Grades7 to 12
In the ClassroomCombine this site with The Corning Museum's Glass Chemistry site, reviewed here, as the essential ingredients for a major unit on glass! This website can be used for varying levels of science from introductory chemistry to advanced physics depending on the resources that you choose to use from the site. In introductory chemistry, share the "Sugar Glass Video," demonstrate to the class how to create sugar glass using the recipes on the site, and then have students create the glass in the lab. Have students explain states of matter, temperature change, etc. For physics and other advanced sciences, check out the Power Points and videos on the refractive index and density experiments. Perhaps the recipes and the "create a construction of sugar masterpieces" could be used in a family and consumer science class in a baking or candy unit.
Grades3 to 12
In the ClassroomAs spring or the World Series approaches, look to this collection for connections between your curriculum and baseball. Invite students to create their own baseball-related activities using the concepts you are studying right now: math word problems, scientific analysis of baseball physics, baseball writing ideas, or primary source interviewing about baseball.
GradesK to 12
In the ClassroomShare the interactive "How Science Works" on a projector as you introduce scientific method. Use "Correcting Misconceptions" to aid in helping students with common misconceptions that hinder learning. Use case studies from the "Science in Action" section of the resources. Using case studies is one of the best methods to teach scientific concepts and provides interest in studying something more relevant to their lives. The teacher resources provide great examples of using data to generate hypotheses and learn scientific processes and content. Use the suggestions to convert your present activities into ones that will help students understand the processes of science. Ideas, suggestions, and activities that are explicit and complete.
GradesK to 12
In the ClassroomThis site is great for students to upload photos from field trips or other events. Keep track of project accomplishments by uploading pictures of the process. Have a class project such as DNA models or types of plants? Get them out of the classroom by taking pictures and uploading them to Drop Event. Make a collection for local history or photos of lab results during a bridge-building or pumpkin seed counting activity. Collect images that students can then use in Thinglink, reviewed here, "lab reports" about their discoveries. Place the link to the event page you have created and invite parents to view the creations. Take snapshots to create a Day In The Life event for your classroom. What better way to share memories! Have parent volunteers? Have them upload their pictures too! Whatever project or event you have, sharing and collaborating with Drop Event is easy and fun!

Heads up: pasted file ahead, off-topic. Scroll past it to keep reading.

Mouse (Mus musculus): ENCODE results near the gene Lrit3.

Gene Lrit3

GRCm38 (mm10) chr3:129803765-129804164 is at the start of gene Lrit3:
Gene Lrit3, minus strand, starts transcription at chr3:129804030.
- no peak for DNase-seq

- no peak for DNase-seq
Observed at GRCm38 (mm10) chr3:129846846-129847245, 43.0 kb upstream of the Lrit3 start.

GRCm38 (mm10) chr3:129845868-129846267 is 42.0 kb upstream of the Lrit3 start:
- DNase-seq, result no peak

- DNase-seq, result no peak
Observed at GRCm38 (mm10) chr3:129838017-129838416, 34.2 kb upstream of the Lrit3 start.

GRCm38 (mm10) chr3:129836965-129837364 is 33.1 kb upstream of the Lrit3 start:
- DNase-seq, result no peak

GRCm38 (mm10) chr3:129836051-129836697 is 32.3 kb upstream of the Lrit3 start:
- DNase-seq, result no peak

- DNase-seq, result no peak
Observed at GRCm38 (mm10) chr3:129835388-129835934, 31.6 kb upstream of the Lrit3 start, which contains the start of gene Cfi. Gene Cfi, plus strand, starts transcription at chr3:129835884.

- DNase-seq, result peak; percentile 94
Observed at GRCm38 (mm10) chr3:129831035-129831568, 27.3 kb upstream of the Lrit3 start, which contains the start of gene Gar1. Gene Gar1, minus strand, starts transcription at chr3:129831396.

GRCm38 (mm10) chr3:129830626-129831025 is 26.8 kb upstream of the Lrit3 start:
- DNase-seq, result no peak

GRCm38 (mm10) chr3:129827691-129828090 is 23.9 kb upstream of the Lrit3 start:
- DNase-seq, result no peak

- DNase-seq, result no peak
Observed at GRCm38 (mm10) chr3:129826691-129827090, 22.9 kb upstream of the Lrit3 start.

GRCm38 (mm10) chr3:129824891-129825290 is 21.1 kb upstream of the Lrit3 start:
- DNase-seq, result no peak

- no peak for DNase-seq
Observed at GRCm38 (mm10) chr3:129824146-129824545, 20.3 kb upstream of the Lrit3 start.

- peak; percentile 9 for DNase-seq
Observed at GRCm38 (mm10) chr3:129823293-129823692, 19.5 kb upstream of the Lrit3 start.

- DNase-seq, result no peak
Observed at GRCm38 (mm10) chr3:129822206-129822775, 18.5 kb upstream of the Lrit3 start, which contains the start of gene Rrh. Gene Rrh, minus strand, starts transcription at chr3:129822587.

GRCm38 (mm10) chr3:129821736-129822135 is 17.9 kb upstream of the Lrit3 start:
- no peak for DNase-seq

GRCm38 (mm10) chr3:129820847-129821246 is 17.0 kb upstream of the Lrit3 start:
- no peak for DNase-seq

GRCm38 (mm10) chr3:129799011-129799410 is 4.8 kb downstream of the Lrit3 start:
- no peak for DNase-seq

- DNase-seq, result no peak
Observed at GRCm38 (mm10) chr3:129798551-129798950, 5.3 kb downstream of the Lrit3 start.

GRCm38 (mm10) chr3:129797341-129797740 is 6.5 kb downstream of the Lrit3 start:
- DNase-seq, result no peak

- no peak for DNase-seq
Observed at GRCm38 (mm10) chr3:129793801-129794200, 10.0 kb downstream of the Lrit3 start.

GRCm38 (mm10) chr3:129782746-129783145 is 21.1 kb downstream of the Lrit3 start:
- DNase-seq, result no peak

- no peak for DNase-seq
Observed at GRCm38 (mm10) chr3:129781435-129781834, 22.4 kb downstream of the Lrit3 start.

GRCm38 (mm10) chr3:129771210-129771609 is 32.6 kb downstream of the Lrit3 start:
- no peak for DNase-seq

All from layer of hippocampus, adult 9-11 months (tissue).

Grades7 to 12
In the ClassroomThese printable movie worksheets are a great way to supplement a video. Try using them to amp up the educational punch of everyday movies or to ask different questions about science videos you may already have. Challenge students to create their own worksheets to accompany a video. Have cooperative learning groups view a video together (while other groups view other videos) and then create an online worksheet using Google Docs, reviewed here. Use the online worksheets with the other various groups as they view all of the videos. If you find a movie/video title that sounds good based on the activity sheets here, search for it on YouTube, perhaps downloading it using a tool such as KeepVid reviewed here.
Grades10 to 12
In the ClassroomThis is a great site for having students read science writing. The cross-curricular aspect of the articles is great. Nonfiction, especially in science, is harder for students to understand and read. This site can provide great practice for students in comprehension of informational texts. Have students read articles as homework and bring questions to class. Or assign an article on the class website and have students post responses. A good strategy for this type of assignment is to require students to create one original post and two responses to other students. This can begin the conversational ball rolling. Another idea for this site, is to use the obituaries section as a start for student research. Students are already exposed to historically important scientists, but this would bring more current physicists to the learning lime light.
If you plan to have students write comments on the articles, an email address is required. Tip: rather than using your personal or work email, create a free Gmail account to use for memberships. If you plan to have students register individually, you may want to create your own Gmail account with up to 20 subaccounts for each group of students (by code name or number) within your classes. Here is a blog post that tells how to set up GMail subaccounts to use for any online membership service.